@Nelle said:
    what pink world are you living in ?

    I'm not even sure what this means. Is this supposed to be sexual? Are you calling me a commie pinko?


    @Nelle said:
    do you really believe that with one tool only you can solve all problems in one project

    Depends how you define "tool." If you mean a single piece of technology, such as MySQL, then no. If you mean an entire stack, like LAMP, then yes.


    @Nelle said:
    or that you can pick the best tool for the job ? true if your project is a 12 pages site for a local dentist. sorry but that sounds a bit too arogant.

    It's what they pay me to do. If my employers determine that I can't, they'll likely reassign me. But that hasn't happened yet, so yes, I do think that. Do you think picking a development stack is challenging? There's a lot of research to do, but it's not rocket science.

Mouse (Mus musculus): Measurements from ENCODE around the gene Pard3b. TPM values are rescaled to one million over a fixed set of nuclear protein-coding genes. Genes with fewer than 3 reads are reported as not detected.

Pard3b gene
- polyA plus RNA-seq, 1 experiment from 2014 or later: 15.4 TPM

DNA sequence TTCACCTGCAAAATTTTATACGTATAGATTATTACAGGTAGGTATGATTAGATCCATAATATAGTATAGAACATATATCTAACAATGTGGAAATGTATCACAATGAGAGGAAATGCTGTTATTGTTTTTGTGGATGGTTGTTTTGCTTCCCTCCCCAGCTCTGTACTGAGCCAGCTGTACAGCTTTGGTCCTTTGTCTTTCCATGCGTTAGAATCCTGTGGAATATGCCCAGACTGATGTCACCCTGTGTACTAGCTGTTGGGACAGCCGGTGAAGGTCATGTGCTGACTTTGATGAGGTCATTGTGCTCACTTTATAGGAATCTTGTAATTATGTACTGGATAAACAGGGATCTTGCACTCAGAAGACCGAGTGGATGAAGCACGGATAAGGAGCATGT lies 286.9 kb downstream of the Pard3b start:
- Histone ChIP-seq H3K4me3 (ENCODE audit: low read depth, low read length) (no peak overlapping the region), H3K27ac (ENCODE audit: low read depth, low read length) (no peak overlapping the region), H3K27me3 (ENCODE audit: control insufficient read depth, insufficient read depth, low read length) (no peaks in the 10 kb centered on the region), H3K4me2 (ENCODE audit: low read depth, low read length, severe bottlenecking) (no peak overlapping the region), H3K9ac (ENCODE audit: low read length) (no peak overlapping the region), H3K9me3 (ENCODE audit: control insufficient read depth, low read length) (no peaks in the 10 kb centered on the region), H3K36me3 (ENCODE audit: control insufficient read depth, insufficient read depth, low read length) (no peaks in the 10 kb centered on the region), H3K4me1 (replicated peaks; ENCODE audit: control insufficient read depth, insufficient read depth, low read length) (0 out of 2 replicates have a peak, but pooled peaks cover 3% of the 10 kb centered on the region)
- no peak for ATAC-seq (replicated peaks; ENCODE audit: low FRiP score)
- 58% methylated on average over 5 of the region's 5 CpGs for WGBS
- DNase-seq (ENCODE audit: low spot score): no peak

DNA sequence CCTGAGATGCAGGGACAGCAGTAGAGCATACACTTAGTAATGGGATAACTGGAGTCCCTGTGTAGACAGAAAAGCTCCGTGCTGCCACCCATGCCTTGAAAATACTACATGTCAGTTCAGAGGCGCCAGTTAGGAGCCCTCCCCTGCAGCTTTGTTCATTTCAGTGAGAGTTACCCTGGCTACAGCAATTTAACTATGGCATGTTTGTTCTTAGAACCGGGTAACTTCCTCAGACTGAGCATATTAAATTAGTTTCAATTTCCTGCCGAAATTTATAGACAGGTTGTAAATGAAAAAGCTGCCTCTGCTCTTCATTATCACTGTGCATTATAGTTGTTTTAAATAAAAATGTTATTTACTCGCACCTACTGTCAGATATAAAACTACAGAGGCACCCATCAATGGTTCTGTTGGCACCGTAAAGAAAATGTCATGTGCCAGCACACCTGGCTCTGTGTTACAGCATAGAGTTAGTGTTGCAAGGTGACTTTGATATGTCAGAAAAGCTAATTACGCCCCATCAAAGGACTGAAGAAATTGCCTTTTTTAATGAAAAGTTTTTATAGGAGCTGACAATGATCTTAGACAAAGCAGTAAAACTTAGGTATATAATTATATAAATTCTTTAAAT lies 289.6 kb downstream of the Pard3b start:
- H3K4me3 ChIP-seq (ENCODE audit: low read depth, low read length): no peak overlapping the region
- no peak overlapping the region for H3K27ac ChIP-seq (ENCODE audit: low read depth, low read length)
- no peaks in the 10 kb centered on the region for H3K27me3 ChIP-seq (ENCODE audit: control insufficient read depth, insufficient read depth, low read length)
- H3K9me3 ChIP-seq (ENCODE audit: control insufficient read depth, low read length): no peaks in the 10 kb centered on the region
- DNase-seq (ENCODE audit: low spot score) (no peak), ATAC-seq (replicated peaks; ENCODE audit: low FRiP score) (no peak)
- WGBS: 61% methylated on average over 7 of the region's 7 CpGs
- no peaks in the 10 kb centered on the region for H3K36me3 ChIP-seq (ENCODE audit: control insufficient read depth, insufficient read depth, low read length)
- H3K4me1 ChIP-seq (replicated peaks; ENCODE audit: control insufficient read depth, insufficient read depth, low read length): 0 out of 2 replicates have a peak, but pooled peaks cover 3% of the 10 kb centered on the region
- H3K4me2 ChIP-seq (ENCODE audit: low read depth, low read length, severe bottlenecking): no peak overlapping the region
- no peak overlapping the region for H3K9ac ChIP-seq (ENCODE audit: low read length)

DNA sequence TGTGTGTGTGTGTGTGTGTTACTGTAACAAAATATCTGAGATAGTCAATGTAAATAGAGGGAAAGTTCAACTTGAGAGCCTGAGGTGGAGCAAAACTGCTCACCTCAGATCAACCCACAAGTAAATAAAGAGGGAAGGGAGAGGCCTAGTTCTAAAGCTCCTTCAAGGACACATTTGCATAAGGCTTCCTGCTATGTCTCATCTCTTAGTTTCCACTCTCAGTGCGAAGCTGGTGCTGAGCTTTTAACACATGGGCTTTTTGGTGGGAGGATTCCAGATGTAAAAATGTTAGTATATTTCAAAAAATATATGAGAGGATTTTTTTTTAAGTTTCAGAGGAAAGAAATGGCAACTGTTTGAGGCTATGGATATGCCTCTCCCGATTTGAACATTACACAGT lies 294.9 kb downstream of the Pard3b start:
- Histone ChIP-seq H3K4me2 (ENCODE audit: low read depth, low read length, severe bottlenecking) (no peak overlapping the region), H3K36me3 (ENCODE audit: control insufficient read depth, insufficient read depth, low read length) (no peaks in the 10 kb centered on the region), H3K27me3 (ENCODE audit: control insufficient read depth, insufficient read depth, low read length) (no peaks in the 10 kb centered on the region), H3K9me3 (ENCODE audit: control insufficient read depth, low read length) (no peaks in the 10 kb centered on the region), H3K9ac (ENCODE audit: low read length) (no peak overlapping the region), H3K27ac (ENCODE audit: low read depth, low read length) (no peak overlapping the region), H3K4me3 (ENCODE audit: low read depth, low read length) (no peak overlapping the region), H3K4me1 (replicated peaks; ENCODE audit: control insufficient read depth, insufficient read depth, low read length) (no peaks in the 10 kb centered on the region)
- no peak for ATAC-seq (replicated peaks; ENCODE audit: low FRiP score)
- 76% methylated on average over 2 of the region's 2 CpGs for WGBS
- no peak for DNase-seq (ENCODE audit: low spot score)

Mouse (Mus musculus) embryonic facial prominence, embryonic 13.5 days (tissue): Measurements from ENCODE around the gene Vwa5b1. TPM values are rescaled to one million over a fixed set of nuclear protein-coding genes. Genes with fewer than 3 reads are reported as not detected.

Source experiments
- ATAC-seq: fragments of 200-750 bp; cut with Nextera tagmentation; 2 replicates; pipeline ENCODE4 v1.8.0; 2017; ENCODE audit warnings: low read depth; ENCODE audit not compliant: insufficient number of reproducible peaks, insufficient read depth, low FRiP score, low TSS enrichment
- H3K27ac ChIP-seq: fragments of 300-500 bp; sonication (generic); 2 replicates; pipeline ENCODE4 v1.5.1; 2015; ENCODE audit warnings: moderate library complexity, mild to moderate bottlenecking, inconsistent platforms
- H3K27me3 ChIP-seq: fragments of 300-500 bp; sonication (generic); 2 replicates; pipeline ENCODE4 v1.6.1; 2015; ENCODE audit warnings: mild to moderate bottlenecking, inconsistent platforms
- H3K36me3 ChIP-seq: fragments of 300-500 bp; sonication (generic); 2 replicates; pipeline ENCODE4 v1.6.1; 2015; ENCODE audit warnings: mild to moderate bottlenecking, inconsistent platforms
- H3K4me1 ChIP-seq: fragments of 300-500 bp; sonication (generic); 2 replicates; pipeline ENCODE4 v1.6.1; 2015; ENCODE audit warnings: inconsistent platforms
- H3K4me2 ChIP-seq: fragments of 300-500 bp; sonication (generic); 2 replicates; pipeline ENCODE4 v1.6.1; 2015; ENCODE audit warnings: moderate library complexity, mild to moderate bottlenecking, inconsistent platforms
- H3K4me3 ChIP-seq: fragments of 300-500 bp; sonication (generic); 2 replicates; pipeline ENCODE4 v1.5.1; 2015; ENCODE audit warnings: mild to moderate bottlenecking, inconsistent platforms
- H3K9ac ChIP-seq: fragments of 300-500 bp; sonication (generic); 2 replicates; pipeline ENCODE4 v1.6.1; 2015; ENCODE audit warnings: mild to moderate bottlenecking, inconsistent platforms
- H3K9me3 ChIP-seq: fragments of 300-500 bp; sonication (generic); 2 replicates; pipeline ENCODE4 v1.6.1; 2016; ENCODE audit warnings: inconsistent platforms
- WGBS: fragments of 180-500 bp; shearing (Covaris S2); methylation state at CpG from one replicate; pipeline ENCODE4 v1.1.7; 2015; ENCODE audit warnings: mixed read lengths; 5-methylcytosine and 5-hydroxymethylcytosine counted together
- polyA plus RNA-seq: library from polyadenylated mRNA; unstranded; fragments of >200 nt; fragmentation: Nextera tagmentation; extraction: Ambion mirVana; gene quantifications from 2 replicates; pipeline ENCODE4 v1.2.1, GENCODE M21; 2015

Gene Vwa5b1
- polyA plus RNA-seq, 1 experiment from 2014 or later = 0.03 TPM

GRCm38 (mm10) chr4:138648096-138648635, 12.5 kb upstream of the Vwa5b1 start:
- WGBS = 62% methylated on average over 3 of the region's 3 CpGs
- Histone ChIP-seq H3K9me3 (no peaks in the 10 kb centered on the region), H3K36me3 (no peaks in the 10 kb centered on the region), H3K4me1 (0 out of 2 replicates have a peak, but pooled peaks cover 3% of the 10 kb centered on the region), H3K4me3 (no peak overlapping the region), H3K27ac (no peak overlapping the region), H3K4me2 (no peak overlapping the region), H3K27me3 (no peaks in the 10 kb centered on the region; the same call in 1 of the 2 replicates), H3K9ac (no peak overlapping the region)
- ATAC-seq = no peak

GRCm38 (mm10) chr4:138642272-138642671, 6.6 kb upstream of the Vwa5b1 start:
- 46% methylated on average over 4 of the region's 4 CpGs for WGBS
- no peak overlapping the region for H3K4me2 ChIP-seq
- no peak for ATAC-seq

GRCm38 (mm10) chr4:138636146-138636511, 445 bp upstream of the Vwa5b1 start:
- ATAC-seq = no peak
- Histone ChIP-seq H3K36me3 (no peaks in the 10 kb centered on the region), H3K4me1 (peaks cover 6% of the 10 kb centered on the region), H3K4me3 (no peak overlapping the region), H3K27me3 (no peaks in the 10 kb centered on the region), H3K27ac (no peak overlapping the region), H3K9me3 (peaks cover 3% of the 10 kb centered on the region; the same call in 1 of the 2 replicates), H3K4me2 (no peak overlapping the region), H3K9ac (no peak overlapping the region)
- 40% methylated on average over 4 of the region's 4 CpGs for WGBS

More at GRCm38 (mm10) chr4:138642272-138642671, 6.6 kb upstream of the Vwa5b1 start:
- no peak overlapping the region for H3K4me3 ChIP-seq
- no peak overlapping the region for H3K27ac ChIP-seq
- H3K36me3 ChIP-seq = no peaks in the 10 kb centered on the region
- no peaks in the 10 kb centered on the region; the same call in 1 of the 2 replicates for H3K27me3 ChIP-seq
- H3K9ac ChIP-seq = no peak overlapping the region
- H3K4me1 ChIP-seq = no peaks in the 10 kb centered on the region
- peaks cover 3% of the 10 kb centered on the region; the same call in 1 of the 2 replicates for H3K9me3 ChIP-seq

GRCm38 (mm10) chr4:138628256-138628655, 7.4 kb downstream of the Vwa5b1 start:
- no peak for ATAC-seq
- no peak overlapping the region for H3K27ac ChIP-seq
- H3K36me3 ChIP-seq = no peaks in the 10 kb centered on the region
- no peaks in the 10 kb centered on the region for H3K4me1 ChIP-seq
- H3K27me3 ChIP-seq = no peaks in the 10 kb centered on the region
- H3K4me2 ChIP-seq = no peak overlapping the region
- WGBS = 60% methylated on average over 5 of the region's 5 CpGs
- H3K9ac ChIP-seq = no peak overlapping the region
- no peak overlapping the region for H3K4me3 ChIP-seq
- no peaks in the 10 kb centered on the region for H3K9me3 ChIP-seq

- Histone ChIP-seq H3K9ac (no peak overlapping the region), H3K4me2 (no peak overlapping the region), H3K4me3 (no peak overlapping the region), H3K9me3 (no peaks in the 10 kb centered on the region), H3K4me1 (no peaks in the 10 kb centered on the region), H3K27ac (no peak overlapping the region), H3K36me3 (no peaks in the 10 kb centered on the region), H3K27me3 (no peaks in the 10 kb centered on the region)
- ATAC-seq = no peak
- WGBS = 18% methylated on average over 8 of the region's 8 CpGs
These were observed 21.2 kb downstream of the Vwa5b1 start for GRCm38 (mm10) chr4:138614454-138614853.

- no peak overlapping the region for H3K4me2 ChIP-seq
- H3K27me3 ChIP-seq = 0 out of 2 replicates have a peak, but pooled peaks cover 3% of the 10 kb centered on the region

@Nelle said:

    you: "so lets say you have
    to implement something like this blah blah... it has the following
    functionality blah blah... how would you proceeed? what would be your estimate?"

    #1 : "5 mdays"

    #2 : "3 mdays"

    you (at #2): "hmm that sounds impossible"

    #2: "well there is a flex component that i can use to ..." 

    you (yelling) : "Fuck that, if it's my job to pick the system to use, I'm picking the best one for the job at hand. i don't care if you know flex. i already chose javascript as the best tool for the job. fuck off. aaaargh." (machine-gun fire)

    This is a lovely play. I enjoy any point made in play form, as evidenced by my posting history. But let's highlight the problem by taking this discussion into a conference room with a group of C# developers:


    Me: So we need this system to do X, Y, and Z. How long do we think it'll take to implement?

    #1: Well, in C#, I can do X in 3 days, Y in 5, and Z in 1, so 9 days.

    #2: Well, in Ruby, I can do X in 2 days, Y in 4, and Z in 4, so 10 days. Of course, I could also do the whole thing in C# in 9 days, too.